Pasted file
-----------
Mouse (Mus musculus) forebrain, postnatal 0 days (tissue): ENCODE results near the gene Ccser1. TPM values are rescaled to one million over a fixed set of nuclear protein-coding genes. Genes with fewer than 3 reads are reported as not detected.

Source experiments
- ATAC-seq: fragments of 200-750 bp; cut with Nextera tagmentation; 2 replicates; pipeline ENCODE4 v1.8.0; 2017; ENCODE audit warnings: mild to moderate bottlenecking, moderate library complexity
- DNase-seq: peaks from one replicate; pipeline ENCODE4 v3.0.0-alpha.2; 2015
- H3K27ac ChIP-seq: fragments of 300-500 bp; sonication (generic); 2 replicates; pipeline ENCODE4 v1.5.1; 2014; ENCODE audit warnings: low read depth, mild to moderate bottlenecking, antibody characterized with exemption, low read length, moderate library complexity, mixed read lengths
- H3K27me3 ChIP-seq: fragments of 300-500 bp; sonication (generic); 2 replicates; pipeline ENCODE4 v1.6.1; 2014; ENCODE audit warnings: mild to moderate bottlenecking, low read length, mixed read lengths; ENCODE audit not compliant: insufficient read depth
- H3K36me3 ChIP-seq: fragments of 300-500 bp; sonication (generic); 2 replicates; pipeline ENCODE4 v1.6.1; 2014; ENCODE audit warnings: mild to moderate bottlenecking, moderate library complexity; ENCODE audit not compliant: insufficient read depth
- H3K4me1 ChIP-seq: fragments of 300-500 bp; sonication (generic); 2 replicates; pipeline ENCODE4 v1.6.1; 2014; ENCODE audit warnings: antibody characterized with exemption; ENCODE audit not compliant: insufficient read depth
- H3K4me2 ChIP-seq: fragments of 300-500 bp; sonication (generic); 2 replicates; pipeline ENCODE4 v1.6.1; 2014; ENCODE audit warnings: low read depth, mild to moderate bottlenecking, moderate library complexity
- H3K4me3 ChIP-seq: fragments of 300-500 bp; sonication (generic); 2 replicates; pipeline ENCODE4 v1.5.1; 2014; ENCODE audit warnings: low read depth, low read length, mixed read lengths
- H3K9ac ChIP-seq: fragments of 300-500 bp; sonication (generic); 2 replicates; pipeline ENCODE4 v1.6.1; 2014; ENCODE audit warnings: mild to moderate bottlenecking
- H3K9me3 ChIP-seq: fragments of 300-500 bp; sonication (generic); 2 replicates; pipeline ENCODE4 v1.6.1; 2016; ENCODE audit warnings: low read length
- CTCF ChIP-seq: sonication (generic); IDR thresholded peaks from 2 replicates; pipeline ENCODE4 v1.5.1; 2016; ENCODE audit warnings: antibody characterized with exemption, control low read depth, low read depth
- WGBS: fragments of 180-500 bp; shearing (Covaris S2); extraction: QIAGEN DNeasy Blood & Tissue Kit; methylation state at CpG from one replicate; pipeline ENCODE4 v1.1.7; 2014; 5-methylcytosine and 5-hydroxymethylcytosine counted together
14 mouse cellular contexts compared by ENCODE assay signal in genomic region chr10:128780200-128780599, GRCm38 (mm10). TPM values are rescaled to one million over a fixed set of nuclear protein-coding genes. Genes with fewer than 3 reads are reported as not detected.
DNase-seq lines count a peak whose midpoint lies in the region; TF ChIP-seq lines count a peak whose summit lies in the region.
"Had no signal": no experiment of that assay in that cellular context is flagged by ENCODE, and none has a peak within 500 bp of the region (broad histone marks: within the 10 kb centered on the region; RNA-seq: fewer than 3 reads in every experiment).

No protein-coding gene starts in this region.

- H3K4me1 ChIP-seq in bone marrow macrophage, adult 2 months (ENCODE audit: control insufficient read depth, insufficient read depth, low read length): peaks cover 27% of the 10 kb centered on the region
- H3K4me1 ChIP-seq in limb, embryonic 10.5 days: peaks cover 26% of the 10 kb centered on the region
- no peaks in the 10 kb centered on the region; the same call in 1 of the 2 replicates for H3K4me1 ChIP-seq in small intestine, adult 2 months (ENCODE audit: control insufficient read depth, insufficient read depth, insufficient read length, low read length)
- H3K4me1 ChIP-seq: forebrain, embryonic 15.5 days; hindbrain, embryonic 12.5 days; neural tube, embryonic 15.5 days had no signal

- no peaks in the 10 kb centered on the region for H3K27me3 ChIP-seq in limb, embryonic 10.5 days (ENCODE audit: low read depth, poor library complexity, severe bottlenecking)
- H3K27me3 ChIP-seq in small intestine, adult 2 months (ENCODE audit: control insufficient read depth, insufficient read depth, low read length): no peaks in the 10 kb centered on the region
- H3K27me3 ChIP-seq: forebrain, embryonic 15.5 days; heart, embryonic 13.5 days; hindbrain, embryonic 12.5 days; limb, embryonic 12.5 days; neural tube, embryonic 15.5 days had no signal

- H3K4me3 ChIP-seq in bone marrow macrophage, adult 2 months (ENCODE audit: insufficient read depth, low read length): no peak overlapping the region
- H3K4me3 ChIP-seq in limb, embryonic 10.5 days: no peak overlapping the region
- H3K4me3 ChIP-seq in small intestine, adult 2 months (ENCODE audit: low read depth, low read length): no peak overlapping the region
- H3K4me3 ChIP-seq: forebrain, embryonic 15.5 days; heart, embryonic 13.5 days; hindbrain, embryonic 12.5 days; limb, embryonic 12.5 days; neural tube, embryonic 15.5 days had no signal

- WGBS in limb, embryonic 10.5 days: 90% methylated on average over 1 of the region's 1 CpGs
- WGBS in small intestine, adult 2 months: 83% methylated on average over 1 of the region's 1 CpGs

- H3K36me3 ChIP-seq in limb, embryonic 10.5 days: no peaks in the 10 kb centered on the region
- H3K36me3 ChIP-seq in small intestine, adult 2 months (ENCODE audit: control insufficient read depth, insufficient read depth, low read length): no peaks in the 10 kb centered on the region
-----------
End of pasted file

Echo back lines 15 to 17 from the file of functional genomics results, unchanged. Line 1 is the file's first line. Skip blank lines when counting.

14 mouse cellular contexts compared by ENCODE assay signal in genomic region chr10:128780200-128780599, GRCm38 (mm10). TPM values are rescaled to one million over a fixed set of nuclear protein-coding genes. Genes with fewer than 3 reads are reported as not detected.
DNase-seq lines count a peak whose midpoint lies in the region; TF ChIP-seq lines count a peak whose summit lies in the region.
"Had no signal": no experiment of that assay in that cellular context is flagged by ENCODE, and none has a peak within 500 bp of the region (broad histone marks: within the 10 kb centered on the region; RNA-seq: fewer than 3 reads in every experiment).